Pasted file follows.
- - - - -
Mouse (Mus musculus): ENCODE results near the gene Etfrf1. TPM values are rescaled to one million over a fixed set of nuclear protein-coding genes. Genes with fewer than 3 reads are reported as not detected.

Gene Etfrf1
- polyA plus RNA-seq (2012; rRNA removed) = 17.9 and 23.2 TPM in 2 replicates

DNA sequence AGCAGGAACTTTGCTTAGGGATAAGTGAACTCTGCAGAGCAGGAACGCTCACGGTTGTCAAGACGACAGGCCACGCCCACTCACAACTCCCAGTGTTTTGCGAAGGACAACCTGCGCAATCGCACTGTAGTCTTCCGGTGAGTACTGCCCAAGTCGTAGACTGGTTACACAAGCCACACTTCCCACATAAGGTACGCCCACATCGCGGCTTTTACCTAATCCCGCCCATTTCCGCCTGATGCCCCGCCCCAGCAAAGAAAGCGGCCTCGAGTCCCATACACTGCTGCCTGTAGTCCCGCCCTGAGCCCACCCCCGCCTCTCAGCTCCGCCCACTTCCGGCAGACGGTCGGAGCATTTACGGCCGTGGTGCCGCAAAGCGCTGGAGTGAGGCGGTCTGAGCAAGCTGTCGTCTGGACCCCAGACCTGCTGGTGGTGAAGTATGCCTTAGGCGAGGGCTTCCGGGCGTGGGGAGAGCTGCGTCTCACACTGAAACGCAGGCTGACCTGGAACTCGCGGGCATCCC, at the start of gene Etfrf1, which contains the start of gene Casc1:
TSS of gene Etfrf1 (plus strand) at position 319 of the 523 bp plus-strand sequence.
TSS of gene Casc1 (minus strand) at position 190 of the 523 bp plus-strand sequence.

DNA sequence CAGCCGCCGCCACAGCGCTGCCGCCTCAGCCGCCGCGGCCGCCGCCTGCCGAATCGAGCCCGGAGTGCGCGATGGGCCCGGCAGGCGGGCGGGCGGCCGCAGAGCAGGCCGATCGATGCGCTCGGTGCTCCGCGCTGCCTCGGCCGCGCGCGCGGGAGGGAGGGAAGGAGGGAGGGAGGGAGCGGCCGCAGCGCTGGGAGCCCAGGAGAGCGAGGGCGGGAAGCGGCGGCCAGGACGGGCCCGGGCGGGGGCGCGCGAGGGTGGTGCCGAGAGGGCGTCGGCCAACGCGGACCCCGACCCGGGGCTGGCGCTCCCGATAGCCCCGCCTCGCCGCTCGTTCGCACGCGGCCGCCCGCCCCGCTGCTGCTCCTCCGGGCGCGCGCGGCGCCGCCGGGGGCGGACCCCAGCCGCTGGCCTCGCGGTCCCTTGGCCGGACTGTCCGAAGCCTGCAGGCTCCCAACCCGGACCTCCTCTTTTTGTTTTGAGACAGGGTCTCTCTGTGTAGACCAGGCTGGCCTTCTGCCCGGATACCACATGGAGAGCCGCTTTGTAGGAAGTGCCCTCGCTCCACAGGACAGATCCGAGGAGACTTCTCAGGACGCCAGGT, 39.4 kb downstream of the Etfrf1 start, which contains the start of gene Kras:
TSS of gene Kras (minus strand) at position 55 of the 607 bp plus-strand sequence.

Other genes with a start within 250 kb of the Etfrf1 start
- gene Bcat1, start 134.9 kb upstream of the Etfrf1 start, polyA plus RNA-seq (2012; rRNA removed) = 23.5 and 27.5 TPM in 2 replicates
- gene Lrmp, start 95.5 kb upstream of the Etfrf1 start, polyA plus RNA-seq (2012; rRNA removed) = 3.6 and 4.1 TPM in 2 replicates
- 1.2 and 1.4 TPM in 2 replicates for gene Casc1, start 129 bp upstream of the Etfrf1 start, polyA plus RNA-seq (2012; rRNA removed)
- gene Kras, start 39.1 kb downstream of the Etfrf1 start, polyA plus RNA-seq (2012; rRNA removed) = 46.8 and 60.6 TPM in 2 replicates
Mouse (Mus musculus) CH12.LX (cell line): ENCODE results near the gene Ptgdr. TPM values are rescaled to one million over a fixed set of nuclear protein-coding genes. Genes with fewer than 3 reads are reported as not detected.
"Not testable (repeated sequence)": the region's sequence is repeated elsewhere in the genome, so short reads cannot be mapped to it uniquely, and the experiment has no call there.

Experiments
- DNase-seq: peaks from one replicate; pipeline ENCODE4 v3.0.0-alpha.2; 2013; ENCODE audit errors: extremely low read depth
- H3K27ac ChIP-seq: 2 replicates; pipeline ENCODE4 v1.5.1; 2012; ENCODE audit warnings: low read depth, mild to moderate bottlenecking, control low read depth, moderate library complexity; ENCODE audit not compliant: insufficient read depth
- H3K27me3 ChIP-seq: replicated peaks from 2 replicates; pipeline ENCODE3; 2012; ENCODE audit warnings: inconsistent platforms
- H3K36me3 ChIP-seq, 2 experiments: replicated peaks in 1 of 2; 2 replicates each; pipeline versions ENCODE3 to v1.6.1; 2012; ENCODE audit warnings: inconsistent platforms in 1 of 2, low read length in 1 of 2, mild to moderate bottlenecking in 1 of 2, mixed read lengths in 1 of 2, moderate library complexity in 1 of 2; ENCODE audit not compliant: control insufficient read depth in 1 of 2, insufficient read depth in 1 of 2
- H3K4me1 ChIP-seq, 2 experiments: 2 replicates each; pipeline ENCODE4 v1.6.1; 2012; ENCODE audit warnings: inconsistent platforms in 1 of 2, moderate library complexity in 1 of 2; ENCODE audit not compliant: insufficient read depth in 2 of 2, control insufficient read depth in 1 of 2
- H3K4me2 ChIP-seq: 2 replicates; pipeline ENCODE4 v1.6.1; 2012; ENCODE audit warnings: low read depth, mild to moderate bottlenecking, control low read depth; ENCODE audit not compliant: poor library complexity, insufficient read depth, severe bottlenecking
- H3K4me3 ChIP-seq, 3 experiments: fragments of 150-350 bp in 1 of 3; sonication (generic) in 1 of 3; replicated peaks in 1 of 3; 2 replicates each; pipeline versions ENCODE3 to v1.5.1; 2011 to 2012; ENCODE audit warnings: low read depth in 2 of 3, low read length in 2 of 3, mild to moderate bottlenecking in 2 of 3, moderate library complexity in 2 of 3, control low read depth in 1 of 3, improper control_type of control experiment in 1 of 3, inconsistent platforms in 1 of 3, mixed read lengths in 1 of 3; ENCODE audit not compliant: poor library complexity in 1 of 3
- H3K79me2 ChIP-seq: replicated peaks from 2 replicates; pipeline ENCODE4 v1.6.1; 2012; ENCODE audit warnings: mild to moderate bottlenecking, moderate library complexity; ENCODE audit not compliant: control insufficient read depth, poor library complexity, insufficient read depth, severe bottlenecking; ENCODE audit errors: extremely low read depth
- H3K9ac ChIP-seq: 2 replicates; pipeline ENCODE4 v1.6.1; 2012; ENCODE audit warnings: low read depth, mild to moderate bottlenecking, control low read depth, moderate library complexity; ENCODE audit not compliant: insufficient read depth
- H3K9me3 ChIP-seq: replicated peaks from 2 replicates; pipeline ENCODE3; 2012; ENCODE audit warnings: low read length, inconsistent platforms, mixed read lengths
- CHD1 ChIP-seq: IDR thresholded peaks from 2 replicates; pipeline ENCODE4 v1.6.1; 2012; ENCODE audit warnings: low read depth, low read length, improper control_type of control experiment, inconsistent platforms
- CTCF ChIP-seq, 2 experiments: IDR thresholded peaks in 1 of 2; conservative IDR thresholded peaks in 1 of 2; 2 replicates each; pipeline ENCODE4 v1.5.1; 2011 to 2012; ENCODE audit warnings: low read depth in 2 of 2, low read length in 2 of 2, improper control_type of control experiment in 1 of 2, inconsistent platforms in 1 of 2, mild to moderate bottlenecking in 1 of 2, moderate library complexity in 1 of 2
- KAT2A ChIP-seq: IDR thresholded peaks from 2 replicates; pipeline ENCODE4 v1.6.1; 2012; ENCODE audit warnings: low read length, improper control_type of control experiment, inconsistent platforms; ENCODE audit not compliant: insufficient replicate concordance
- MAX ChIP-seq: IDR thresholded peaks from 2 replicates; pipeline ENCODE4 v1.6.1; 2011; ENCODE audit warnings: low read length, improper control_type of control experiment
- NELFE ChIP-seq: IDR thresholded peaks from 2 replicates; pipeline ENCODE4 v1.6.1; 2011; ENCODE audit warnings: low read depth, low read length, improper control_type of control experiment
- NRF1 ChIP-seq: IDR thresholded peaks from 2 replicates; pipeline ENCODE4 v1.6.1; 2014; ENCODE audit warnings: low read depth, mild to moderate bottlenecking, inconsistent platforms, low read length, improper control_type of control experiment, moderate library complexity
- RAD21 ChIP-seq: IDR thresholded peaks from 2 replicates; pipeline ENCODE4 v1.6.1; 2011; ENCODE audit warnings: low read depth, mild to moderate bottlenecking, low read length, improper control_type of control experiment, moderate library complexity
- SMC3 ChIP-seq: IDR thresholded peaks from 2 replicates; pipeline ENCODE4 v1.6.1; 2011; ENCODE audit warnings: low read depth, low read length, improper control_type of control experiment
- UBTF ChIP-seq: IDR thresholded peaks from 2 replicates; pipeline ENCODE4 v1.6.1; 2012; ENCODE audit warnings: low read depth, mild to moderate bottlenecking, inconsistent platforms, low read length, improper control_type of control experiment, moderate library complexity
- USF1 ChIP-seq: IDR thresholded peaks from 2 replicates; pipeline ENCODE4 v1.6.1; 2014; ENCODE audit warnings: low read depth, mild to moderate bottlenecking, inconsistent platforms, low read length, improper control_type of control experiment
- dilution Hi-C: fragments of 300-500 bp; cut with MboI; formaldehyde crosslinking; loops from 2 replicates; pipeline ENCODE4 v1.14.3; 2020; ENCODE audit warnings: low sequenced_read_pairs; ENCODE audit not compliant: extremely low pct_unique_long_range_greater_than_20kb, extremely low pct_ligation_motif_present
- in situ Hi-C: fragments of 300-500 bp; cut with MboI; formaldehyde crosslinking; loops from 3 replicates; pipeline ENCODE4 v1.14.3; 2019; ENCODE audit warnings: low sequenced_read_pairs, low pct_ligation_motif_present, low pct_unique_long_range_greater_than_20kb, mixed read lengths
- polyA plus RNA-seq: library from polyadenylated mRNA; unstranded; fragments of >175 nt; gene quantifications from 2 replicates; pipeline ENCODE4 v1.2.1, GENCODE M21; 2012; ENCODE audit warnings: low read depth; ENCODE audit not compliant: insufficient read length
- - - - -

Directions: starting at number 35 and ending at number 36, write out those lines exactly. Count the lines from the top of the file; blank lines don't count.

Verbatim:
- UBTF ChIP-seq: IDR thresholded peaks from 2 replicates; pipeline ENCODE4 v1.6.1; 2012; ENCODE audit warnings: low read depth, mild to moderate bottlenecking, inconsistent platforms, low read length, improper control_type of control experiment, moderate library complexity
- USF1 ChIP-seq: IDR thresholded peaks from 2 replicates; pipeline ENCODE4 v1.6.1; 2014; ENCODE audit warnings: low read depth, mild to moderate bottlenecking, inconsistent platforms, low read length, improper control_type of control experiment